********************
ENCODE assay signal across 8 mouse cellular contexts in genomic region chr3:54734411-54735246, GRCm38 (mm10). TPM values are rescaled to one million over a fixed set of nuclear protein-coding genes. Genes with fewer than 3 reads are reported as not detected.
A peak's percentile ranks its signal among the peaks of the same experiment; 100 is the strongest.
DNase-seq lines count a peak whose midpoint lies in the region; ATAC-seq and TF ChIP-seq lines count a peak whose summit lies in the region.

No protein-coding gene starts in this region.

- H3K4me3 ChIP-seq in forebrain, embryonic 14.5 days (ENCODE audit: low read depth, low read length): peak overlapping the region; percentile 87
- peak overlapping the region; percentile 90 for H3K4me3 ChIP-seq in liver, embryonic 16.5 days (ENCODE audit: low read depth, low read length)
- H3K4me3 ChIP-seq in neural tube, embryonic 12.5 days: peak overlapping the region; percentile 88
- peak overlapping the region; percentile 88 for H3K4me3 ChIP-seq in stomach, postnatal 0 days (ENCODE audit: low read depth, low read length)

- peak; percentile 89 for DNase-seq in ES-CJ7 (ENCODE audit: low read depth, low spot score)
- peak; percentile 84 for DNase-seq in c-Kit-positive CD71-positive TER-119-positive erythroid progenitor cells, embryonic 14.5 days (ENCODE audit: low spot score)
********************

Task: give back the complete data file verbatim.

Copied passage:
ENCODE assay signal across 8 mouse cellular contexts in genomic region chr3:54734411-54735246, GRCm38 (mm10). TPM values are rescaled to one million over a fixed set of nuclear protein-coding genes. Genes with fewer than 3 reads are reported as not detected.
A peak's percentile ranks its signal among the peaks of the same experiment; 100 is the strongest.
DNase-seq lines count a peak whose midpoint lies in the region; ATAC-seq and TF ChIP-seq lines count a peak whose summit lies in the region.

No protein-coding gene starts in this region.

- H3K4me3 ChIP-seq in forebrain, embryonic 14.5 days (ENCODE audit: low read depth, low read length): peak overlapping the region; percentile 87
- peak overlapping the region; percentile 90 for H3K4me3 ChIP-seq in liver, embryonic 16.5 days (ENCODE audit: low read depth, low read length)
- H3K4me3 ChIP-seq in neural tube, embryonic 12.5 days: peak overlapping the region; percentile 88
- peak overlapping the region; percentile 88 for H3K4me3 ChIP-seq in stomach, postnatal 0 days (ENCODE audit: low read depth, low read length)

- peak; percentile 89 for DNase-seq in ES-CJ7 (ENCODE audit: low read depth, low spot score)
- peak; percentile 84 for DNase-seq in c-Kit-positive CD71-positive TER-119-positive erythroid progenitor cells, embryonic 14.5 days (ENCODE audit: low spot score)